Teen 'Jeopardy' star accepted into 15 universities, earns $2 million in scholarships

vt-author-image

By Asiya Ali

Article saved!Article saved!

Teenage Jeopardy star Rotimi Kukoyi has been accepted into more than 15 universities and has received more than $2 million in scholarship offers.

The high school senior from Hoover, Alabama, is the first Black National Merit Scholar at his school, and was accepted into universities including the Ivy Leagues Harvard and Yale.

Kukoyi revealed that he was motivated to apply to the prestigious academies after appearing on the Jeopardy Teen Tournament as a freshman in 2018 and meeting students from across the country.

"It was [a] really fun experience but also put me in contact with some pretty cool students from across the country," Kukoyi said on Good Morning America.

"A lot of them are older and they're like seniors or juniors that applied to many prestigious schools (and) a lot of them are attending prestigious universities now. So that was kind of my original inspiration to apply to those universities," he added.

After his multiple acceptances, Kukoyi selected the University of North Carolina at Chapel Hill as his chosen school to pursue a career in public health.

Kukoyi was awarded the university's Morehead-Cain Scholarship - the oldest merit scholarship program in the country.

The high school senior decided to study public health because of the pandemic and his experience in helping the Alabama Department of Health get residents vaccinated.

"Covid really sparked [my interest in public health] because that was the first time that I really saw how clear the health inequities were," Kukoyi said.

The star student added that during the pandemic he saw that African Americans had a much "higher chance of dying" from Covid-19 than white Americans, adding that it was like there were "two separate pandemics" impacting the US.

With his university planning now underway, Kukoyi says he hopes to encourage other students to apply to schools they may not have considered before.

"A lot of kids that I talked to didn't think they could apply to the bigger schools or get into the bigger schools or were concerned about the costs," he said. "But there are other resources available to students to kind of help with that."

The soon-to-be UNC student noted that competitive schools offer "much more extensive financial aid" than state schools, which is why more young people should apply to them.

Kukoyi is a child of immigrants, plays soccer, and was in his school's student government. Still, despite all his achievements, he says he wants to be known for helping people, especially in his community.

"I want my legacy to be one that's focused on impacting other people. I suppose a lot of people in the pursuit of their own goals can kind of forget what it's all about," he said.

Featured image credit: Vladimir Drozdin / Alamy.

Teen 'Jeopardy' star accepted into 15 universities, earns $2 million in scholarships

vt-author-image

By Asiya Ali

Article saved!Article saved!

Teenage Jeopardy star Rotimi Kukoyi has been accepted into more than 15 universities and has received more than $2 million in scholarship offers.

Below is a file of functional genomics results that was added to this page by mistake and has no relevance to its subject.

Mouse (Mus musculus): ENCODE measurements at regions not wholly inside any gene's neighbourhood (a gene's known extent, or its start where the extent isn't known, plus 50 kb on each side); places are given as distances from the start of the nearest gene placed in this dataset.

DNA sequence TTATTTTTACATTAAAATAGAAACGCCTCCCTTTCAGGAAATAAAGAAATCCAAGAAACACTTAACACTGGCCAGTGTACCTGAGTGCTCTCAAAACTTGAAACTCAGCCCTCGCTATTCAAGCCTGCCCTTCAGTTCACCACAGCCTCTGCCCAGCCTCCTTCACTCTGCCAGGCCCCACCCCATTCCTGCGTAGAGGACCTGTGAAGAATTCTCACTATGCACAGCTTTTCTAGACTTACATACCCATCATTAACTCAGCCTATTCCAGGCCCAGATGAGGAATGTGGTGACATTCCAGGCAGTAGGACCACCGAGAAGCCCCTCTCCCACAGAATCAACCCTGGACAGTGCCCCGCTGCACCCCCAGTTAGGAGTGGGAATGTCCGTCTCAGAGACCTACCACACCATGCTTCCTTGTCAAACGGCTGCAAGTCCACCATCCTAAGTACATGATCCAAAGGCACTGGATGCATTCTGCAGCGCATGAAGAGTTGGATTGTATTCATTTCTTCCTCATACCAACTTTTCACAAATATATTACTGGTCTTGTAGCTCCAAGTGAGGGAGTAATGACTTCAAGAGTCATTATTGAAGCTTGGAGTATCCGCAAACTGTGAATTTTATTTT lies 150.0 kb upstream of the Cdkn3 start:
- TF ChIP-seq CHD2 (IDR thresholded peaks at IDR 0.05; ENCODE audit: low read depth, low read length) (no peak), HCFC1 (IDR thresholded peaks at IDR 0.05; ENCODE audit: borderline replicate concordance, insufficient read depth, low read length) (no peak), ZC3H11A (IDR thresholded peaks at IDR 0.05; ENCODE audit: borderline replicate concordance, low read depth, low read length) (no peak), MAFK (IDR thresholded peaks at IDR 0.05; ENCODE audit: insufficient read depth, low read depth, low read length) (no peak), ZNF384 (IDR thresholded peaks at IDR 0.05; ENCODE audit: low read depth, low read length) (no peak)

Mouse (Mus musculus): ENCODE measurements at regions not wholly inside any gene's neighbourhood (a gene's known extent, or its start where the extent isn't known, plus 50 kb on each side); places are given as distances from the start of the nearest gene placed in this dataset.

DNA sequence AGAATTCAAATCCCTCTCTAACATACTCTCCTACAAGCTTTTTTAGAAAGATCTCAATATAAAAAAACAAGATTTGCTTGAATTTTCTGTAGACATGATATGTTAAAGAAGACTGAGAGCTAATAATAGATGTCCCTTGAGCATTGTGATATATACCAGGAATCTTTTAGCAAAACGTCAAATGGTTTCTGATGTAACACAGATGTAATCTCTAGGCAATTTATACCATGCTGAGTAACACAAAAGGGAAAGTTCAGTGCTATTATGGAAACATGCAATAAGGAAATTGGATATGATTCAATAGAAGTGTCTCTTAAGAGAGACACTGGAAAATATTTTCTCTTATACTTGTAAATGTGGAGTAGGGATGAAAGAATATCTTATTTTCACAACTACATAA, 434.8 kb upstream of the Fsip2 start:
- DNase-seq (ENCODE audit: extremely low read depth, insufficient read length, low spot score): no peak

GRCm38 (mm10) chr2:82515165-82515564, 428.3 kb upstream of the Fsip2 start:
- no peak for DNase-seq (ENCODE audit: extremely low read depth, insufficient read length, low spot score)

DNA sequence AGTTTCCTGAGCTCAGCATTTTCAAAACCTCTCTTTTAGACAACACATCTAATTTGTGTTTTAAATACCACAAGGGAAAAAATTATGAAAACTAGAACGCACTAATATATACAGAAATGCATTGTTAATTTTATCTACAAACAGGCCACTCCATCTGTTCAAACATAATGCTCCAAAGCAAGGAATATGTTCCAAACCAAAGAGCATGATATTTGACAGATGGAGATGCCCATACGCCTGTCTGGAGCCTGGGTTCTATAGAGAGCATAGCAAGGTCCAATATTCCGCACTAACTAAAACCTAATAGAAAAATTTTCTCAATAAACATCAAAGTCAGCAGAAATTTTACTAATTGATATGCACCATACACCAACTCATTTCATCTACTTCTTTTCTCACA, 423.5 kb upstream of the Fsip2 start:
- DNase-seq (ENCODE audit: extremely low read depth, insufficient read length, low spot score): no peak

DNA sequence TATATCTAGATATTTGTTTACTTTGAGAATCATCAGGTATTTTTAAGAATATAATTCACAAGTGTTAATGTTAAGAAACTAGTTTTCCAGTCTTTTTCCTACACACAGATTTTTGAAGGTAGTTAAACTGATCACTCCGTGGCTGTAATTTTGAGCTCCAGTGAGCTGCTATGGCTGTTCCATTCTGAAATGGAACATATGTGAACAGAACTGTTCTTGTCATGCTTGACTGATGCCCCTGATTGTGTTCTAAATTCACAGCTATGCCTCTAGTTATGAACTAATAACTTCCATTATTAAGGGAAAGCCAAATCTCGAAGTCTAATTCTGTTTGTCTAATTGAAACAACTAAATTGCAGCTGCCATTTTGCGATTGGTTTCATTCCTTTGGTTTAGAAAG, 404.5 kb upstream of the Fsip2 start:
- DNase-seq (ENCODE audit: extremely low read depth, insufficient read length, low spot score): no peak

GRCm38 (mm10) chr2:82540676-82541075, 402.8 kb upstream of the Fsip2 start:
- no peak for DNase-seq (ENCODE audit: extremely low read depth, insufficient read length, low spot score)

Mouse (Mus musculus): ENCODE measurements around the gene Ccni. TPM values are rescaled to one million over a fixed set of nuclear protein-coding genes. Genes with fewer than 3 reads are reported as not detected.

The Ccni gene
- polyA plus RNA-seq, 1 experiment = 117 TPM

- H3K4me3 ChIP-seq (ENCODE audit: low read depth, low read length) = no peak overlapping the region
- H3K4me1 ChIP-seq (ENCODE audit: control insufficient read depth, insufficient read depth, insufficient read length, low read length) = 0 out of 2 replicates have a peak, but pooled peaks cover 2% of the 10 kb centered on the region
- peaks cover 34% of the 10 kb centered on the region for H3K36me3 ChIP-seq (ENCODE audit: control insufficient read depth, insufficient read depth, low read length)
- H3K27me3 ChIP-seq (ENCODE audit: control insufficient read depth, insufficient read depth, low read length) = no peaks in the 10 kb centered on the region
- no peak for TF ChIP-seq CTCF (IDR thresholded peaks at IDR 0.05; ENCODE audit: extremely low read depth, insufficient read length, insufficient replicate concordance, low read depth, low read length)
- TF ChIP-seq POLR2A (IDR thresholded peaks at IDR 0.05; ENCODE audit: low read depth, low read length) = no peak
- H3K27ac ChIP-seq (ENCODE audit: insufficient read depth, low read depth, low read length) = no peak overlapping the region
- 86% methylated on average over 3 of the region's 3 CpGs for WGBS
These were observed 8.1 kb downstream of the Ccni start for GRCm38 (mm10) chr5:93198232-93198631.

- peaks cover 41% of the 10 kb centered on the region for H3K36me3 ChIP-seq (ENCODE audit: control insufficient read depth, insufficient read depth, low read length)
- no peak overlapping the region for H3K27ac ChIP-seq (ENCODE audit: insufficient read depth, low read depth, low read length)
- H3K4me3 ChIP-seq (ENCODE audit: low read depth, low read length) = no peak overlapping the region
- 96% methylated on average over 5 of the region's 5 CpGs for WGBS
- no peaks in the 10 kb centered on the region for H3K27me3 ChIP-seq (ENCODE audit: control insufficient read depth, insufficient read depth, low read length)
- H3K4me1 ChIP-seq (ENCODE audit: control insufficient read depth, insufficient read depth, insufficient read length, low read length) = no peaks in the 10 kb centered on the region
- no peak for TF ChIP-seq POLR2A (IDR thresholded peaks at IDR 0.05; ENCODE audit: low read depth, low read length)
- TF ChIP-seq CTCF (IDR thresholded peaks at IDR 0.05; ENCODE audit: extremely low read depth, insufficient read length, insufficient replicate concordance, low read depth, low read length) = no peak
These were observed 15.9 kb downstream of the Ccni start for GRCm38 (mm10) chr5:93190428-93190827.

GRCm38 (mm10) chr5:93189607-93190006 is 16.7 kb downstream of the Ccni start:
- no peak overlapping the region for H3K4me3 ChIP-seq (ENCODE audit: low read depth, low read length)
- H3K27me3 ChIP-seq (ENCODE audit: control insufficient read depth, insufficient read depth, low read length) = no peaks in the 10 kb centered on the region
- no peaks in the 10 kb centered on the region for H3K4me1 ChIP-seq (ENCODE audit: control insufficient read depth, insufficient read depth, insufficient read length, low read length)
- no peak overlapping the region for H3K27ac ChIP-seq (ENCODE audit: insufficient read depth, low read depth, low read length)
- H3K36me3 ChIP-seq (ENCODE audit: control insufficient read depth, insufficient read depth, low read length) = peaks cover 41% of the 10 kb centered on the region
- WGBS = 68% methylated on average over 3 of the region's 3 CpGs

The high school senior from Hoover, Alabama, is the first Black National Merit Scholar at his school, and was accepted into universities including the Ivy Leagues Harvard and Yale.

Kukoyi revealed that he was motivated to apply to the prestigious academies after appearing on the Jeopardy Teen Tournament as a freshman in 2018 and meeting students from across the country.

"It was [a] really fun experience but also put me in contact with some pretty cool students from across the country," Kukoyi said on Good Morning America.

"A lot of them are older and they're like seniors or juniors that applied to many prestigious schools (and) a lot of them are attending prestigious universities now. So that was kind of my original inspiration to apply to those universities," he added.

After his multiple acceptances, Kukoyi selected the University of North Carolina at Chapel Hill as his chosen school to pursue a career in public health.

Kukoyi was awarded the university's Morehead-Cain Scholarship - the oldest merit scholarship program in the country.

The high school senior decided to study public health because of the pandemic and his experience in helping the Alabama Department of Health get residents vaccinated.

"Covid really sparked [my interest in public health] because that was the first time that I really saw how clear the health inequities were," Kukoyi said.

The star student added that during the pandemic he saw that African Americans had a much "higher chance of dying" from Covid-19 than white Americans, adding that it was like there were "two separate pandemics" impacting the US.

With his university planning now underway, Kukoyi says he hopes to encourage other students to apply to schools they may not have considered before.

"A lot of kids that I talked to didn't think they could apply to the bigger schools or get into the bigger schools or were concerned about the costs," he said. "But there are other resources available to students to kind of help with that."

The soon-to-be UNC student noted that competitive schools offer "much more extensive financial aid" than state schools, which is why more young people should apply to them.

Kukoyi is a child of immigrants, plays soccer, and was in his school's student government. Still, despite all his achievements, he says he wants to be known for helping people, especially in his community.

"I want my legacy to be one that's focused on impacting other people. I suppose a lot of people in the pursuit of their own goals can kind of forget what it's all about," he said.

Featured image credit: Vladimir Drozdin / Alamy.